Tag Archives: still life

Pink Thing of The Day: Pink Soda Can with Sunglasses

pink soda can and sunglasses photo by gail worley
Photos By Gail

Does this look to you like a Pink Soda Can is wearing Pink Sunglasses? Because that’s what it looks like to me. This photo was absolutely not staged but part of real-life scenario I encountered near the downtown intersection of West 57th Street and Broadway. After a  pause-and-crouch to snap a few pics, I was on my way again!

pink soda can and sunglasses photo by gail worley

Just remember: Littering is not cool!

Modern Art Monday Presents: Oranges On a Branch By Winslow Homer

oranges or a branch photo by gail worley
Photo By Gail

Many of  Winslow Homer’s images of the Bahamas evoke the idea of the island as a paradise created especially for tourists. Enjoying local fruits was perceived as a fundamental luxury  of the visitor experience, as one contemporary guidebook noted: “Oranges to daily break our fast in the morning, and delightfully crown our afternoon meal, are felt to be a necessity. Without them the most elaborate feast fails to satisfy.”  This vibrant watercolor, Oranges On a Branch (1885), a rare still life by the artist, offers a complete sensory experience — ripe citrus, bright green leaves, and fragrant blossoms are bathed in warm sunlight.

Photographed in the Metropolitan Museum of Art as Part of Winslow Homer: Crosscurrents, on Exhibit Through July 31st, 2022.

Modern Art Monday Presents: Still Life #57 By Tom Wesselman

still life 57 by tom wesselmann photo by gail worley
All Photos By Gail

Like most still lifes, Tom Wesselmann’s Still Life #57 (196970) presents a number of ordinary objects — including an orange, a bouquet of flowers, a light switch, a radio, and a checked tablecloth. The artist spent three years developing this monumental work. The “main difficulty . . . and the one that took so long to resolve, was cropping or not cropping the radio,” he said. “I wanted to crop it to keep it more in a painting reference rather than something like a stage set.”

Photographed in the Museum of Modern Art in Manhattan.

still life 57 by tom wesselmann photo by gail worley
tom wesselman still life 57 photo by gail worley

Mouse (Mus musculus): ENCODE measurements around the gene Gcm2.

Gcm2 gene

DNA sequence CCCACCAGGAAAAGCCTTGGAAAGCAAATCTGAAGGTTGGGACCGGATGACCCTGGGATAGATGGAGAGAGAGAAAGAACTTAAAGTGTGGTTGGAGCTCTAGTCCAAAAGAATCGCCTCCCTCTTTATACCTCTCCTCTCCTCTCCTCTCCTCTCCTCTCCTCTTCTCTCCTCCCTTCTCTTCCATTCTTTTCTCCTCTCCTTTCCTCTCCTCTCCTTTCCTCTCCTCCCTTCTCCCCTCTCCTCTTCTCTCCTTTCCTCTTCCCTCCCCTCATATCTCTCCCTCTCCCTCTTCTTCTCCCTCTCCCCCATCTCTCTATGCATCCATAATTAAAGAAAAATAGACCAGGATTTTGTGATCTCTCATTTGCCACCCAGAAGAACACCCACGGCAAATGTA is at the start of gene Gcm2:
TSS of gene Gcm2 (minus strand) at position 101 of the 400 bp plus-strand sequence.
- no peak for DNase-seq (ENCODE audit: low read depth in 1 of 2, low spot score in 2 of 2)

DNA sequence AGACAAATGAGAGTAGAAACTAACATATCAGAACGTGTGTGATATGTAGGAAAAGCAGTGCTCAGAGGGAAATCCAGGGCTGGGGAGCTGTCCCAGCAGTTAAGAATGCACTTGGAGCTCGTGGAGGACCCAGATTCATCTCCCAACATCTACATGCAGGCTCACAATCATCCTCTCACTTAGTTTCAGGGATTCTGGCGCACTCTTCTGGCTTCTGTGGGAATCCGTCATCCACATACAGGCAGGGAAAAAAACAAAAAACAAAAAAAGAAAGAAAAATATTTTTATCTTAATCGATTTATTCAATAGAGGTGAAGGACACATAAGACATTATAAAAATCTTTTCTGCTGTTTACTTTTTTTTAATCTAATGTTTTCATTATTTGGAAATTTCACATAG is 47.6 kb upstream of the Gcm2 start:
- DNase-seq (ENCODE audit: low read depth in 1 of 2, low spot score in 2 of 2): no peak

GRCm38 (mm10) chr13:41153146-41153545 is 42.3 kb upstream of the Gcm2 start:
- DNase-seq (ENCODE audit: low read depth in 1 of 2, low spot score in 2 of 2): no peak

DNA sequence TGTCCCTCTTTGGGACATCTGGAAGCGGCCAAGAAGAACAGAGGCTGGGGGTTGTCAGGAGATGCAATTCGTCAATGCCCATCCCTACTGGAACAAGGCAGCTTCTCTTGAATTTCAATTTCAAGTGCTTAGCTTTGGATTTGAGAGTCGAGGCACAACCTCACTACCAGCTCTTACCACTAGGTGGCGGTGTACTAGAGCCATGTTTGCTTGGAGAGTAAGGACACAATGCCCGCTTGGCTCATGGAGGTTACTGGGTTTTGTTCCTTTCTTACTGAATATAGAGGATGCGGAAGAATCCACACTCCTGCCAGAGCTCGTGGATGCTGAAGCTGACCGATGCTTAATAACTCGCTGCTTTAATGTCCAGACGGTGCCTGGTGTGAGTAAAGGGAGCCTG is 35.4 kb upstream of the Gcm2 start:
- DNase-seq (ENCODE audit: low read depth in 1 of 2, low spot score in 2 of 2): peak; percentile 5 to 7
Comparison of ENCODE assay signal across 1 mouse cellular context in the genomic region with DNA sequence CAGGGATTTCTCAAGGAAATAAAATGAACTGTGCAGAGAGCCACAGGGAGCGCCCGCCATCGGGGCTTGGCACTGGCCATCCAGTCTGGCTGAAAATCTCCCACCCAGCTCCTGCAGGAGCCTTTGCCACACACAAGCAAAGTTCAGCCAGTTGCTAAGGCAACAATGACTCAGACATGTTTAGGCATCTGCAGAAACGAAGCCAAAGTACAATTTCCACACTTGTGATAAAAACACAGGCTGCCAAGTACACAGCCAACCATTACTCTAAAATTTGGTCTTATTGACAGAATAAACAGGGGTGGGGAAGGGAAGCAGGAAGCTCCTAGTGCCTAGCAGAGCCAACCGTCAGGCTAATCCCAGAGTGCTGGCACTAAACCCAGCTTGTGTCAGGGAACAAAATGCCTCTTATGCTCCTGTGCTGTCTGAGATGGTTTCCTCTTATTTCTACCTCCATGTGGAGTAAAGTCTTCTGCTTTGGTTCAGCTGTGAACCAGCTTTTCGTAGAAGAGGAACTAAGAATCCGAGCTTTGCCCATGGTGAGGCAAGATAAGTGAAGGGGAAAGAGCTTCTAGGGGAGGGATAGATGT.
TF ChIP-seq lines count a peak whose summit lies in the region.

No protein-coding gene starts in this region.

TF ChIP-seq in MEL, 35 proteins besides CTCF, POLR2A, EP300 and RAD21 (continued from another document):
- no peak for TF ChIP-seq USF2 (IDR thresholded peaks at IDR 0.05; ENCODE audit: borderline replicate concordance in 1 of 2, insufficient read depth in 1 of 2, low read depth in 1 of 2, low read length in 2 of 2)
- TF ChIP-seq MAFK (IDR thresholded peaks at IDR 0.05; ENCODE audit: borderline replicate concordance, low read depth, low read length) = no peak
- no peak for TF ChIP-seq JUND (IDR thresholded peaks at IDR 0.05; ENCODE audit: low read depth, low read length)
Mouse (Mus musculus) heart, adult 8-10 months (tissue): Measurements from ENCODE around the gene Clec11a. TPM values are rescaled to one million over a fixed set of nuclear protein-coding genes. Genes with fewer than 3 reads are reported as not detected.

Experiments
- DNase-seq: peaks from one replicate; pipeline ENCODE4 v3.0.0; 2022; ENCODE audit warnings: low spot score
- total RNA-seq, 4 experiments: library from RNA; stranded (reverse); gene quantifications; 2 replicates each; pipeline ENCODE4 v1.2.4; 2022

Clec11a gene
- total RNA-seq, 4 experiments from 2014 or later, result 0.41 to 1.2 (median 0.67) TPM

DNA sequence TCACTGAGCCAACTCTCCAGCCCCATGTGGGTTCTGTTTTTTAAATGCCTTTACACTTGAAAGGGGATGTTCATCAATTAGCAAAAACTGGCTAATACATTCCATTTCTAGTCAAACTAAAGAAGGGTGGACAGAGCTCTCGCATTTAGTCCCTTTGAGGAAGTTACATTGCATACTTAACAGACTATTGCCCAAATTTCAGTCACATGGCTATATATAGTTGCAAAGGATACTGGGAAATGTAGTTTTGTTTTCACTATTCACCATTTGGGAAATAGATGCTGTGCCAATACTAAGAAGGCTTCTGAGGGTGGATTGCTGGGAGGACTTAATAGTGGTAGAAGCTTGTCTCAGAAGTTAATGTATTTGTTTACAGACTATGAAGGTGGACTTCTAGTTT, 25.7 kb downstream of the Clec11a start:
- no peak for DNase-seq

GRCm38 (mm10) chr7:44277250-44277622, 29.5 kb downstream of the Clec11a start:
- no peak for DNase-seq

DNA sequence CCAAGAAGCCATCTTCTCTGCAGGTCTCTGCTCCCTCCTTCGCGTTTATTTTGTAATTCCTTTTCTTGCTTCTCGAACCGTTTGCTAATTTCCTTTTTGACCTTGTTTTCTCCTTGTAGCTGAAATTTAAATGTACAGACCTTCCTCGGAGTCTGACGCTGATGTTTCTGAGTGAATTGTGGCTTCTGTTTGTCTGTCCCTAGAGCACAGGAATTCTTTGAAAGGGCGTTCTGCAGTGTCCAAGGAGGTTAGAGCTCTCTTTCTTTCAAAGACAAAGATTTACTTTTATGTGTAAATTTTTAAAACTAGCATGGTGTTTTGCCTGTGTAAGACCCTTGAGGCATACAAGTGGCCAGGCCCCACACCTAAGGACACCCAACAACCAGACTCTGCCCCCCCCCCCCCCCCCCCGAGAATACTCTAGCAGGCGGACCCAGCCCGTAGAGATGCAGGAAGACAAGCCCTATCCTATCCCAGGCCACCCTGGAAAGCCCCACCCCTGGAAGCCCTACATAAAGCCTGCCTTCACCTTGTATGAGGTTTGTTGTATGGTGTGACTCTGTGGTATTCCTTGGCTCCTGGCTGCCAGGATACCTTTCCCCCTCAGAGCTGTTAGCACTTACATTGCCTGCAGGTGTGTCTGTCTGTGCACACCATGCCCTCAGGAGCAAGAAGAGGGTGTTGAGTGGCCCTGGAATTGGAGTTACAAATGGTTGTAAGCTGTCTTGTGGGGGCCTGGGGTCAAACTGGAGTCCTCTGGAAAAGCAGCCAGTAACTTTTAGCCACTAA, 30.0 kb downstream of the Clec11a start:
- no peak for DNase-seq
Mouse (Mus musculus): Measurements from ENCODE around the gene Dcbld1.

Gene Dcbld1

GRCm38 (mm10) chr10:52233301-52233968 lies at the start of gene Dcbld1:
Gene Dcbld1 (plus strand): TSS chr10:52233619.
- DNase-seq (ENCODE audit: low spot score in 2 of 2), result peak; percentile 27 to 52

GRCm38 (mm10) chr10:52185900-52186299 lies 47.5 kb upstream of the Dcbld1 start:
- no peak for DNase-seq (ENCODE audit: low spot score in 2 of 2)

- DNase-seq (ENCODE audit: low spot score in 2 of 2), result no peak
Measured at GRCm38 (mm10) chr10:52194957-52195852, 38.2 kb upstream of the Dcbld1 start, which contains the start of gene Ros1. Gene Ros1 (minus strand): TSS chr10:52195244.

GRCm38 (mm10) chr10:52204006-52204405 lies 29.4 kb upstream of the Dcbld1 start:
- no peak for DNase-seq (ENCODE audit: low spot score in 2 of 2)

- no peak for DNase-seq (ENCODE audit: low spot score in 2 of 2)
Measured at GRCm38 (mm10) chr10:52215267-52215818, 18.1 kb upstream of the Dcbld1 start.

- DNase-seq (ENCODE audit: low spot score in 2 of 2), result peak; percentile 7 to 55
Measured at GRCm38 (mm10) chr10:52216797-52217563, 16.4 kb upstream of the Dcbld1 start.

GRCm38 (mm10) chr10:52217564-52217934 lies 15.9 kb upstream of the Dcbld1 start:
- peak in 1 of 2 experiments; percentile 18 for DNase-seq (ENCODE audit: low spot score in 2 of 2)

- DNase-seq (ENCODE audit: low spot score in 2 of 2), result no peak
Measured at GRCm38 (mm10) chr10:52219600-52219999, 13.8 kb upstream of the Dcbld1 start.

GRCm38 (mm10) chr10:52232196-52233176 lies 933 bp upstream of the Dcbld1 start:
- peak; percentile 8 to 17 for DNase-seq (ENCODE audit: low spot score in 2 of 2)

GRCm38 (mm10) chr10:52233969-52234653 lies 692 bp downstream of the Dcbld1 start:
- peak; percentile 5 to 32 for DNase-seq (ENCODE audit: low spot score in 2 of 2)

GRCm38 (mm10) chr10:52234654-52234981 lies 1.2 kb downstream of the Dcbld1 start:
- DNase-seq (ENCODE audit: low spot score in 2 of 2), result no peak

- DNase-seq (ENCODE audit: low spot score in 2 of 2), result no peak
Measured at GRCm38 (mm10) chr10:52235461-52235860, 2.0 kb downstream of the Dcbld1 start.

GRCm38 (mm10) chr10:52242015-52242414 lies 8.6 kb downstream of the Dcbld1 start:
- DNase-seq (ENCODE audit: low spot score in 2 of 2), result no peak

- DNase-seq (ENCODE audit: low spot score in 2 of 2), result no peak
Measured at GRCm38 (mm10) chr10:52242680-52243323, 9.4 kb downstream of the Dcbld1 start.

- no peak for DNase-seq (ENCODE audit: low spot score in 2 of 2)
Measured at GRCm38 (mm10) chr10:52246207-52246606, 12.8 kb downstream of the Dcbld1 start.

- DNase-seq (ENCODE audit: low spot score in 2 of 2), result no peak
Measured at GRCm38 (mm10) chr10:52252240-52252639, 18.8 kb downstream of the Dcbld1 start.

Installation View

Modern Art Monday Presents: Giorgio De Chirico, The Philosopher’s Conquest

the philosophers conquest photo by gail worley
Photo By Gail

Giorgio de Chirico’s work represents an unexpected form of classicism in early avant-garde painting. The Philosopher’s Conquest  (191314), one of six in a series, combines a Mediterranean cityscape with familiar still-life objects that appear in many of the artists’s paintings, including a classical arcade, a cannon and cannonballs, a clock, chimney and a train. The stage set is an Italian piazza, virtually deserted except for the menacing, shadowy figures outside the edge of the scene. Rendered with a matter-of-fact — though intentionally crude — precision, de Chirico’s paintings seem rife with meaning but are resolutely enigmatic. Indeed, by juxtaposing incongruous objects, he sought to produce a metaphysical art, one that “resembles . . . the restlessness of myth.”

Photographed in The Art Institute, Chicago.

Modern Art Monday Presents: Red and Pink Rocks and Teeth By Georgia O’Keefe

red and pink rocks and teeth photo by gail worley
Photo By Gail

Georgia O’Keeffe (18871986) was fascinated by the animal bones, weathered and worn, that she found in the desert in New Mexico. In Red and Pink Rocks and Teeth she presented a jawbone alongside two stacked rocks that appear both monumental and indeterminate. The smooth, rounded forms of the red and pinks rocks appear in enigmatic relation to one another, as the red pebble seems to recede from the picture plane even though it must be perched on top of the pink stone. Their abstracted forms and warm colors contrast sharply with the bleached, angular teeth and hard, cracked appearance  of the jawbone and together construct a tromp l’ceil that questions the nature or representation and perception.

Photographed in the Art Institute, Chicago.